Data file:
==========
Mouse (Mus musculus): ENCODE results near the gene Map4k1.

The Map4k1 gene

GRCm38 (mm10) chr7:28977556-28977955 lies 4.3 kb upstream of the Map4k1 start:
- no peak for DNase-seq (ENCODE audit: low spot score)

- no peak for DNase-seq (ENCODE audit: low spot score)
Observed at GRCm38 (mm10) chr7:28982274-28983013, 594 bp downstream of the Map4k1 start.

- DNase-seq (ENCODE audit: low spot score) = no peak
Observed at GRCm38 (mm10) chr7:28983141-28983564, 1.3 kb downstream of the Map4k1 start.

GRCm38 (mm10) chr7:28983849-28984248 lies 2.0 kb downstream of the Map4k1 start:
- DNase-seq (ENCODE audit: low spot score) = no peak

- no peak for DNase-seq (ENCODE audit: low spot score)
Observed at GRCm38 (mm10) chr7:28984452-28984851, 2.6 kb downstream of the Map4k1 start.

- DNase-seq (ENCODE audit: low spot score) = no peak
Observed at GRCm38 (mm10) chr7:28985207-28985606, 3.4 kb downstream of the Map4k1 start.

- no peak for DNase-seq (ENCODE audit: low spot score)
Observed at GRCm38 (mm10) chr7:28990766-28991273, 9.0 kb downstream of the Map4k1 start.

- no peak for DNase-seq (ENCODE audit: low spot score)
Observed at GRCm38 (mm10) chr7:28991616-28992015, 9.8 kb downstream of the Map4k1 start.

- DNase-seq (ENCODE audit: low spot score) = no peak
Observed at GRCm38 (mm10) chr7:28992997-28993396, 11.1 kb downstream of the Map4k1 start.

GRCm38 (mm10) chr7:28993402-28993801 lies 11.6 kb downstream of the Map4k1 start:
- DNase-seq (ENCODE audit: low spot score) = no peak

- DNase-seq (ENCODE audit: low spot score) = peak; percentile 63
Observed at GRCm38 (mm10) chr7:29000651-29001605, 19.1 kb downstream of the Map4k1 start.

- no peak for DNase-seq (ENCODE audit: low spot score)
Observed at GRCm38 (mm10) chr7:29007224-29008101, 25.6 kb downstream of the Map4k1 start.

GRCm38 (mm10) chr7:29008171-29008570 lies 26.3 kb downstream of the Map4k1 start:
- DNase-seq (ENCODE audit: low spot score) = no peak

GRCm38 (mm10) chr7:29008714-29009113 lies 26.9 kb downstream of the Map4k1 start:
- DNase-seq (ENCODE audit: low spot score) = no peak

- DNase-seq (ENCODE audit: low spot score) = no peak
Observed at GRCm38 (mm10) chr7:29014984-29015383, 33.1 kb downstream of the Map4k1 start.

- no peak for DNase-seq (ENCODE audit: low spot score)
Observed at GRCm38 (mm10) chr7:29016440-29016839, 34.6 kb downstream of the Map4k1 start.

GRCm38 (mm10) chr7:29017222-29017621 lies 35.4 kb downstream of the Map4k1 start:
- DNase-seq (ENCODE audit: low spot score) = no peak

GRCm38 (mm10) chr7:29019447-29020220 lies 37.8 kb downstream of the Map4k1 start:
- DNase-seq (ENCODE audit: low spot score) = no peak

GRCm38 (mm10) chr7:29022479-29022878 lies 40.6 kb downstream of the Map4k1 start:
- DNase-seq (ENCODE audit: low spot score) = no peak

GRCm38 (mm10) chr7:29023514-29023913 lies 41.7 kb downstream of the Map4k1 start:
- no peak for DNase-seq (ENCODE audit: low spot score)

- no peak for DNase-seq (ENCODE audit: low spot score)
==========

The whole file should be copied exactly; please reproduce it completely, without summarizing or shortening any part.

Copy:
Mouse (Mus musculus): ENCODE results near the gene Map4k1.

The Map4k1 gene

GRCm38 (mm10) chr7:28977556-28977955 lies 4.3 kb upstream of the Map4k1 start:
- no peak for DNase-seq (ENCODE audit: low spot score)

- no peak for DNase-seq (ENCODE audit: low spot score)
Observed at GRCm38 (mm10) chr7:28982274-28983013, 594 bp downstream of the Map4k1 start.

- DNase-seq (ENCODE audit: low spot score) = no peak
Observed at GRCm38 (mm10) chr7:28983141-28983564, 1.3 kb downstream of the Map4k1 start.

GRCm38 (mm10) chr7:28983849-28984248 lies 2.0 kb downstream of the Map4k1 start:
- DNase-seq (ENCODE audit: low spot score) = no peak

- no peak for DNase-seq (ENCODE audit: low spot score)
Observed at GRCm38 (mm10) chr7:28984452-28984851, 2.6 kb downstream of the Map4k1 start.

- DNase-seq (ENCODE audit: low spot score) = no peak
Observed at GRCm38 (mm10) chr7:28985207-28985606, 3.4 kb downstream of the Map4k1 start.

- no peak for DNase-seq (ENCODE audit: low spot score)
Observed at GRCm38 (mm10) chr7:28990766-28991273, 9.0 kb downstream of the Map4k1 start.

- no peak for DNase-seq (ENCODE audit: low spot score)
Observed at GRCm38 (mm10) chr7:28991616-28992015, 9.8 kb downstream of the Map4k1 start.

- DNase-seq (ENCODE audit: low spot score) = no peak
Observed at GRCm38 (mm10) chr7:28992997-28993396, 11.1 kb downstream of the Map4k1 start.

GRCm38 (mm10) chr7:28993402-28993801 lies 11.6 kb downstream of the Map4k1 start:
- DNase-seq (ENCODE audit: low spot score) = no peak

- DNase-seq (ENCODE audit: low spot score) = peak; percentile 63
Observed at GRCm38 (mm10) chr7:29000651-29001605, 19.1 kb downstream of the Map4k1 start.

- no peak for DNase-seq (ENCODE audit: low spot score)
Observed at GRCm38 (mm10) chr7:29007224-29008101, 25.6 kb downstream of the Map4k1 start.

GRCm38 (mm10) chr7:29008171-29008570 lies 26.3 kb downstream of the Map4k1 start:
- DNase-seq (ENCODE audit: low spot score) = no peak

GRCm38 (mm10) chr7:29008714-29009113 lies 26.9 kb downstream of the Map4k1 start:
- DNase-seq (ENCODE audit: low spot score) = no peak

- DNase-seq (ENCODE audit: low spot score) = no peak
Observed at GRCm38 (mm10) chr7:29014984-29015383, 33.1 kb downstream of the Map4k1 start.

- no peak for DNase-seq (ENCODE audit: low spot score)
Observed at GRCm38 (mm10) chr7:29016440-29016839, 34.6 kb downstream of the Map4k1 start.

GRCm38 (mm10) chr7:29017222-29017621 lies 35.4 kb downstream of the Map4k1 start:
- DNase-seq (ENCODE audit: low spot score) = no peak

GRCm38 (mm10) chr7:29019447-29020220 lies 37.8 kb downstream of the Map4k1 start:
- DNase-seq (ENCODE audit: low spot score) = no peak

GRCm38 (mm10) chr7:29022479-29022878 lies 40.6 kb downstream of the Map4k1 start:
- DNase-seq (ENCODE audit: low spot score) = no peak

GRCm38 (mm10) chr7:29023514-29023913 lies 41.7 kb downstream of the Map4k1 start:
- no peak for DNase-seq (ENCODE audit: low spot score)

- no peak for DNase-seq (ENCODE audit: low spot score)